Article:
ELC is joined in its opposition by Save Our Schools-NJ, which posted that the Urban Hope Act should be called the "Enhancing Urban Corruption" Act, and that “this is major league public education privatization and a recipe for corruption and abuse, being snuck through the legislature at the end of the Lame Duck Session.”

With all due respect, who cares? If all goes as planned, in 2013 kids in Camden’s Lanning Square neighborhood will have a safe, effective educational option overseen by the great TEAM group. ELC and SOS-NJ,  I suppose, would prefer that those kids wait until the SDA is transformed into a functional state agency while children in Camden continue to attend failure factories.  Such an outcome would align with the Abbott rulings; ELC may fear that it's a slippery slope from actual brick and mortar to school funding.

But this outcome is a winner for the kids in Camden, as well as their families, politics be damned. NJEA has it right:
NJEA’s support of this legislation is another good-faith effort by NJEA and its members to explore new ways of giving every child in New Jersey access to a great public school.  The sponsors wisely made this a limited pilot so that everyone involved can focus on making these schools successful.  We call on the public education community to join NJEA in working for the success of these Renaissance schools.  Their success will once again demonstrate that New Jersey’s public schools work.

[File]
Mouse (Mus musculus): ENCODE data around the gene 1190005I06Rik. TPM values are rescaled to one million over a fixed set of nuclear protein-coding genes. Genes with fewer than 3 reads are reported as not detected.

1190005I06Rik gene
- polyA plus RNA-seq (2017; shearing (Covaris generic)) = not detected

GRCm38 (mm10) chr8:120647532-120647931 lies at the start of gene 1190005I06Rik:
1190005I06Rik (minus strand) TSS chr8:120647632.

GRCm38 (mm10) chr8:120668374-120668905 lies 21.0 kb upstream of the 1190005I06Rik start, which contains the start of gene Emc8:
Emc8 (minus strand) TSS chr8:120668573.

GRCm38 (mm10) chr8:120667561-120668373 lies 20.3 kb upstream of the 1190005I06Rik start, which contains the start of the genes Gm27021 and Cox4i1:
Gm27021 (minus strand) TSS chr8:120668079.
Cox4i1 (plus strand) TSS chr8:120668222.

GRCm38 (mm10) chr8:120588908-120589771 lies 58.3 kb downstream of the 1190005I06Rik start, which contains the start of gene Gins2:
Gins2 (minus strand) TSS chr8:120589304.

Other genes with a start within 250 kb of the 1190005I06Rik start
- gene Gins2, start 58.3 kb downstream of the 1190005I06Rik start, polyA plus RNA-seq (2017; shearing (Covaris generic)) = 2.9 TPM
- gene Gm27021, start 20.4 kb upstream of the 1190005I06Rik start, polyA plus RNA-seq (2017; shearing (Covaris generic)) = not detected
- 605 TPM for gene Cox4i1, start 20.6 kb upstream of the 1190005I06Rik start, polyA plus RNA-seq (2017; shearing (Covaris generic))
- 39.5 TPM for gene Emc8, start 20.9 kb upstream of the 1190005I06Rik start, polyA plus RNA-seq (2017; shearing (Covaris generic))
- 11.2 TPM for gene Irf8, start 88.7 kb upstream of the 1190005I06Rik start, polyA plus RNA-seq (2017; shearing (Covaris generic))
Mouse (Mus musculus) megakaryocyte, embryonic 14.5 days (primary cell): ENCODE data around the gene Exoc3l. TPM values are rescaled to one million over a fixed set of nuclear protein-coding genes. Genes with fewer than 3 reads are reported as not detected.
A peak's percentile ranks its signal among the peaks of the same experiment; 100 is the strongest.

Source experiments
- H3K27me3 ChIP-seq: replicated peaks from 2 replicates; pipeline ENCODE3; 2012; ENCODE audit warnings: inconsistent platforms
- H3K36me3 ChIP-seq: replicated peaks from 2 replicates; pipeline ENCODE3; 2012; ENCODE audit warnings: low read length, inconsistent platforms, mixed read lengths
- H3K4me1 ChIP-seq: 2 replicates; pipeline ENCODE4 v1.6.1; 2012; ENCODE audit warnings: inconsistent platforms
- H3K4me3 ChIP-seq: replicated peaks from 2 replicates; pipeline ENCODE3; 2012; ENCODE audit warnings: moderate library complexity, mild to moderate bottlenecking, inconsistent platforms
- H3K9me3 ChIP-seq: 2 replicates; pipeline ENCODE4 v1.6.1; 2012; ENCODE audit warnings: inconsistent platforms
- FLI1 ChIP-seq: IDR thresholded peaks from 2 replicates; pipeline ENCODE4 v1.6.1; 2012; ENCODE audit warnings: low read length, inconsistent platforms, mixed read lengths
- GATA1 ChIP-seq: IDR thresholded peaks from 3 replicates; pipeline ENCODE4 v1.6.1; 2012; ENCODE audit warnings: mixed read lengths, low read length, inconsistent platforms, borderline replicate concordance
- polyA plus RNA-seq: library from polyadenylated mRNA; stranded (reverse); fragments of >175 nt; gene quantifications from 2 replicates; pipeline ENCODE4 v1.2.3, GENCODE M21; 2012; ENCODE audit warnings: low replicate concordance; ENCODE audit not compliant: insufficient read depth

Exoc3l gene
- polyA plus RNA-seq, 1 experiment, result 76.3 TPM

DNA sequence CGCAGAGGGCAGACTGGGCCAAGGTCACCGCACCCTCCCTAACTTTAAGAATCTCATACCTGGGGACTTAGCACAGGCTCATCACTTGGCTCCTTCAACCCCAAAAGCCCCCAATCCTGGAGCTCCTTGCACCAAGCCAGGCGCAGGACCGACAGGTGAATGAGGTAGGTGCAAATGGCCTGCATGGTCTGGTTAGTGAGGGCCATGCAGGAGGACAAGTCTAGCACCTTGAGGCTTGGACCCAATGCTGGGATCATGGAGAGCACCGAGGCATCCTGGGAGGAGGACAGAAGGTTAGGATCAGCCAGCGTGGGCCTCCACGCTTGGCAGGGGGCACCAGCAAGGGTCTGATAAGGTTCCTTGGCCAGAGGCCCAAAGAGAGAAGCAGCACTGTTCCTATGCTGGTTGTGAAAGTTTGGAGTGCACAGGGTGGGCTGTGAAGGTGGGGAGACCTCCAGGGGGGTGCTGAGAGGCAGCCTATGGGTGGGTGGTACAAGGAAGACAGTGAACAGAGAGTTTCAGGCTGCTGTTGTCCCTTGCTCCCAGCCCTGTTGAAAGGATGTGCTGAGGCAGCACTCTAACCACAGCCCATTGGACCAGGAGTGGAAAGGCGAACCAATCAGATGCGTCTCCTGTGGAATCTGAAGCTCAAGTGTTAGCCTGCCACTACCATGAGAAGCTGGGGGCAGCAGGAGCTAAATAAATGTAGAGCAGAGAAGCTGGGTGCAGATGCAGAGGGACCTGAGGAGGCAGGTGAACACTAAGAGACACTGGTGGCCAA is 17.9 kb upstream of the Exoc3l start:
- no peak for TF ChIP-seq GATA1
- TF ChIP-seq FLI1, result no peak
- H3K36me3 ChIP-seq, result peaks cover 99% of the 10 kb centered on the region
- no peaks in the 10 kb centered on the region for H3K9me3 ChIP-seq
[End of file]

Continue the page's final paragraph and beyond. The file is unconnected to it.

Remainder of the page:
Sunday, July 29, 2012

Sunday Leftovers

Education Commissioner Chris Cerf was approved by the NJ Senate Judiciary Committee only 18 months after he started the job. Star-Ledger and NJ Spotlight.

Newark Teachers Union is challenging Superintendent Cami Anderson’s plan to let principals choose their teaching staff. NTU President Joe Del Grosso tells the Star-Ledger that the union is filing a PERC violation to force Newark Public Schools to retain LIFO: "Teachers with the most years of experience must be offered jobs in their area of certification," said Newark Teachers Union President Joseph Del Grosso. "This is not negotiable."

NJEA, Educational Law Center in Newark, the New Jersey Principals and Supervisors Association, the NAACP, and the Latino Institute, reports NJ Spotlight, have joined together to protest the approval of two "hybrid" or blended charter schools, which combine old-fashioned brick-and-mortar schooling with online options. Both schools will be in Newark, and one would be run by K12, a for-profit charter operator. NJ School Boards Association is watching and waiting for now.

The NJ DOE released its "Performance Framework" for charter schools, a new accountability instrument.

Englewood Public Schools, reports The Record, was going to outsource 100 secretaries and teaching assistants to save money but a late-night bargaining session may have saved those jobs.

In today's New York Times' Sunday Review section, Professor Andrew Hacker asks, "Is Algebra Necessary?":